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Why would a Spanish 'European volunteer' go to Romania?

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2011 was the year of the European volunteer, but it doesn't mean we can't still talk about the role. Has its visibility increased since the economic crisis, due to the lack of opportunities or out of pure altruism? One young Iberian speaks out

I’ve just been served half a litre of Ursus vodka and barely had half a chance to taste it when a friend asks me: 'Why did you come to Romania?' It's the million dollar question. I crack a little smile. I act surprised and think for a moment (or rather I pretend to think of an answer) and I reel off my standard response.

'Why did you come to Romania?' It is the question all Romanians ask you. 'What have you come to my country for if there is nothing here for you?' It's even more paradoxical if you come from Spain, where Romanians make up the largest foreign community; there are 865, 584 Romanians according to figures from the Spanish national statistics institute). Well here I am in Oradea, a city 14 km from the Hungarian border. The question hangs in the air, and the answer comes in the form of three letters: EVS (European voluntary service).

European volun-what?

What exactly does an EVS volunteer do? In my case, I work with three other Spaniards for ECOTOP, a small NGO dedicated to environmental issues. Our project consists of working with children, explaining the importance of nature conservation to them. We also try to develop new projects and to help with the management of the organisation, which we are trained to do.

Fifteen days after I arrived in Romania we undertook the 'honourable training course'. The objective was to provide all the volunteers with a brief training programme, looking at our rights and obligations, Romanian culture and to motivate us to become good volunteers. Listening to my colleagues I got the impression that some projects were quite lacking in content. For small NGOs, being provided with volunteers from the EVS offers them an important cash injection. For example, the budget for our eleven month project and three volunteers is 17, 000 euros (14, 163 pounds). Of course they have to account for and spend all of the money they receive, but in some cases it helps them to survive as an organisation. Plus, more volunteers equal more money.

The EVS is part of the youth in action programme, which holds a budget of 885 million euros (727 million pounds) for the period 2007 – 2013. If we abide by their definition, the EVS' objective is 'to develop solidarity among young people, benefit local communities and enable volunteers to develop personal skills'. It is too 'broad' a definition perhaps. Is the amount of money spent on the EVS by the EU justifiable given all the problems it’s facing? A volunteer participating in the EVS has the right to a room (sometimes shared), expenses for food, public transport and a bit of pocket money. In exchange, s/he works a maximum of 35 hours per week and goes to classes to learn the language of the host country. In economic terms, and in relation to the amount each volunteer contributes to the GDP and the money s/he receives, yes, it is more than justified (it is estimated that voluntary practices contribute between 0.5% and 3% of GDP in some EU member states according to the 2011 volunteering year report).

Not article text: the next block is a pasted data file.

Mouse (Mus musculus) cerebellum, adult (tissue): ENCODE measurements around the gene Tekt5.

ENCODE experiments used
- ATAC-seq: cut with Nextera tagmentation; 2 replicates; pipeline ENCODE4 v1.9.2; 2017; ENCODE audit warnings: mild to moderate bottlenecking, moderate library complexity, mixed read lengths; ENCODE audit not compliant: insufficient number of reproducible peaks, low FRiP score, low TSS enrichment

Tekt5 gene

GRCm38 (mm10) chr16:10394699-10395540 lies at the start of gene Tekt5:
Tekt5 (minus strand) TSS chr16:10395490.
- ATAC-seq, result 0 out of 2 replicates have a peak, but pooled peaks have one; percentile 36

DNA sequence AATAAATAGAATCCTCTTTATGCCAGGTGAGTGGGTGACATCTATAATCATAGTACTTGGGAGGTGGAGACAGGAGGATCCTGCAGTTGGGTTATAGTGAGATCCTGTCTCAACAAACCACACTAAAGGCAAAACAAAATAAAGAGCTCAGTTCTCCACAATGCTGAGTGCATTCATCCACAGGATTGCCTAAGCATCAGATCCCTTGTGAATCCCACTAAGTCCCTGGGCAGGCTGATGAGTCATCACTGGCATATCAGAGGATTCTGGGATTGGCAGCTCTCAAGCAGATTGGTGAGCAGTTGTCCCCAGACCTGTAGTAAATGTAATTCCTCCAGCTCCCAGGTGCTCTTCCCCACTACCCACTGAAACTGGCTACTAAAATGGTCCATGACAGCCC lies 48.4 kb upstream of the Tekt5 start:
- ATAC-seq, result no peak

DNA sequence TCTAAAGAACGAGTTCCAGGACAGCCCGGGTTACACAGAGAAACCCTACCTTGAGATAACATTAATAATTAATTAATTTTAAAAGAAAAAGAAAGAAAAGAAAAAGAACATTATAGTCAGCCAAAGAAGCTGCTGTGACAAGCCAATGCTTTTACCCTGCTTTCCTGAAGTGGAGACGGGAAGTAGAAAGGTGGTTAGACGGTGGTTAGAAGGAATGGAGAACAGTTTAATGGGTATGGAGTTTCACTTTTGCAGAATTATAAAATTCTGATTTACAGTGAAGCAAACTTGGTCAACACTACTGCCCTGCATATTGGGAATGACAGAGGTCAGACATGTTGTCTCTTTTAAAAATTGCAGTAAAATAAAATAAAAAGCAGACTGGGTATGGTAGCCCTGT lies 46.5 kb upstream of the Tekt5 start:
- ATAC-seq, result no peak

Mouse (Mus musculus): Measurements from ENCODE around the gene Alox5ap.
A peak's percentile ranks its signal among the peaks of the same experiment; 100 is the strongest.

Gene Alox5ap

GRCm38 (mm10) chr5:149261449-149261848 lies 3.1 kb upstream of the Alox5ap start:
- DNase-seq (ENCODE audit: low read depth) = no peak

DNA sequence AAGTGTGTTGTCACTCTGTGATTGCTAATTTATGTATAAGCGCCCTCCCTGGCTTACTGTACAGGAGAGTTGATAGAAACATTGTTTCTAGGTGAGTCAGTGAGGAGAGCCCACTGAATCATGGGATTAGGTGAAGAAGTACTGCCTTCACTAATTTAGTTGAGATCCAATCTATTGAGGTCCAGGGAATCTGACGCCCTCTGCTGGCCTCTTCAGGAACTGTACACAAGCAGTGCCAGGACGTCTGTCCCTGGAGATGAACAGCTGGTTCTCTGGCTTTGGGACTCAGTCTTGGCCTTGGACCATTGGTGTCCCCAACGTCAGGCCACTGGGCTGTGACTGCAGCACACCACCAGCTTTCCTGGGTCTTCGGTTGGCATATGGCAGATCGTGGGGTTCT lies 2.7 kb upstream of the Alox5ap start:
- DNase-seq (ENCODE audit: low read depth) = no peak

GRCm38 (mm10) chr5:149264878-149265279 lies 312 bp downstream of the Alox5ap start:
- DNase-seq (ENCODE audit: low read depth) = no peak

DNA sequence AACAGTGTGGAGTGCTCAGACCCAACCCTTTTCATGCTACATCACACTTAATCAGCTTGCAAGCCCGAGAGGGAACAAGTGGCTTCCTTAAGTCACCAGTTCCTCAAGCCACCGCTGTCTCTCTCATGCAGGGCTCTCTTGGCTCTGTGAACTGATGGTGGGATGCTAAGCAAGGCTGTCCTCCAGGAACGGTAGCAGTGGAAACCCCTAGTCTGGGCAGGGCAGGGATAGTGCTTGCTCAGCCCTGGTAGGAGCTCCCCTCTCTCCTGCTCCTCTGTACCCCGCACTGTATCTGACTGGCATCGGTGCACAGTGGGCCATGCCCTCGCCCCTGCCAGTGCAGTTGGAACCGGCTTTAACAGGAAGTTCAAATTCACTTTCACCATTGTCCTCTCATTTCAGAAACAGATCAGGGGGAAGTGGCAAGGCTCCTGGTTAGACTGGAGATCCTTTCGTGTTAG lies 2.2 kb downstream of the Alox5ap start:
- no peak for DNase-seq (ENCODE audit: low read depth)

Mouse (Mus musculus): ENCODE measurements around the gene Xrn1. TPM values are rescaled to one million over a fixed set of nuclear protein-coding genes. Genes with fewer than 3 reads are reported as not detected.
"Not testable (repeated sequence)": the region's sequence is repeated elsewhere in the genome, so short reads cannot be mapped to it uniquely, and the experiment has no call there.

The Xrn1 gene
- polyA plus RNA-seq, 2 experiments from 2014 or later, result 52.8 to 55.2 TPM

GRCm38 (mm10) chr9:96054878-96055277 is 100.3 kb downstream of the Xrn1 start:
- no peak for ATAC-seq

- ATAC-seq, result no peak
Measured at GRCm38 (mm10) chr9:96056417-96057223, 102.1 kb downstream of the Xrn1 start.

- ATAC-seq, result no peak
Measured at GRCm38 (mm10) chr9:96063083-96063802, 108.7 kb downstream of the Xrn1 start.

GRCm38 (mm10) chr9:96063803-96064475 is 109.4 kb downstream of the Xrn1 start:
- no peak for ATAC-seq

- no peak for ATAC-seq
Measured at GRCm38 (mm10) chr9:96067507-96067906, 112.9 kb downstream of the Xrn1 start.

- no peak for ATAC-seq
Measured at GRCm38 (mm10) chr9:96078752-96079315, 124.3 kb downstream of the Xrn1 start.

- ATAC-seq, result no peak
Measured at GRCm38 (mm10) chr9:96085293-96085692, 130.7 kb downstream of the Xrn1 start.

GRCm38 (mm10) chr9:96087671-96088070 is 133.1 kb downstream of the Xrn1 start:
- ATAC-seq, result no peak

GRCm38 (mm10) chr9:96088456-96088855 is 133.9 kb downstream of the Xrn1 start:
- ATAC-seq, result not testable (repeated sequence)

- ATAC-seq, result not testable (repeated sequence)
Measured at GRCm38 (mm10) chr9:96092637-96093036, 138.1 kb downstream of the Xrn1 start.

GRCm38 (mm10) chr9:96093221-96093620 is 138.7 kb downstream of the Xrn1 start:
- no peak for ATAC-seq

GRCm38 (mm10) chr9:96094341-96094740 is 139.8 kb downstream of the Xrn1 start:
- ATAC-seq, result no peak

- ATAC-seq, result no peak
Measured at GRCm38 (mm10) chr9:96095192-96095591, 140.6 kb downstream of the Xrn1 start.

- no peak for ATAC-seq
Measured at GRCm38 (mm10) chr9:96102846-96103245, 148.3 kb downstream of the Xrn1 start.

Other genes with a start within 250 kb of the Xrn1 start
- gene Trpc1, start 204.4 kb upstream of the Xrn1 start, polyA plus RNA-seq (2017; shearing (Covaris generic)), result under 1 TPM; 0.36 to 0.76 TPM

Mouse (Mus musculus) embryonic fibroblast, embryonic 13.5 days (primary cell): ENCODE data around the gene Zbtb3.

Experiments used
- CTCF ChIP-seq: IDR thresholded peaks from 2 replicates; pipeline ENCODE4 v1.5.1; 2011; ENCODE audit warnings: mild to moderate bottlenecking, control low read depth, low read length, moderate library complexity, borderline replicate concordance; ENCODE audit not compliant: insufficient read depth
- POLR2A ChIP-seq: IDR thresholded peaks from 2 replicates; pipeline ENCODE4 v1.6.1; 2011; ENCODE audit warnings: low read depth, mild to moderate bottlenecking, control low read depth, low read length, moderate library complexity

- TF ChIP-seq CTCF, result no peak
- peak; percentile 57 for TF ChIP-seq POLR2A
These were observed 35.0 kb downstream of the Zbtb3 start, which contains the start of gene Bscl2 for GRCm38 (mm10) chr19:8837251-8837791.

The final answer is...

Yet 'Why did you come to Romania?' Perhaps we should develop the question: Why take part in an EVS project? To put it simply, it is because you believe that a problem (in the broadest sense of the word) exists. You feel that you can do something to change it. That is my first reason. Another fundamental element is to know that you – the volunteer – are the project, the first thing that they teach you before you go. Success or failure depends on a large part on your ideas, your desire to do things well, your imagination and the optimism you bring to the project. It’s also important to understand that you don’t have to adapt completely to your project. If you think that it falls short of your expectations or what you are doing does not satisfy you, broaden your horizons, try to draw up new projects for your organisation. Besides which, there is the matter of educating children, although I must confess to having professional motivations also: to find out how NGOs are financed; the possibility to focus my career on a world of cooperation...the EVS has given me a great opportunity.

All of this answers the question of why I decided to undertake a volunteer project but does not answer the question of why my chosen destination, Romania. The truth is that I’m in Oradea but I could be in Rennes, Istanbul, Bremen or Riga. Romania allowed me the pleasure of getting to know her. Of course, when a person – or in this case a country – calls to you because they want to get to know you, it’s hard to say no. Even more so when you come from a country, Spain, where people seem to moan about the same old things and nothing ever changes. When I feel the same way about Romania it will be time to start thinking of a new destination.

Images: main (cc) Brandon Christopher Warren; in-text: (cc) Liminal Make/ both courtesy of flickr 

Translated from Voluntario europeo, ¿a qué has venido?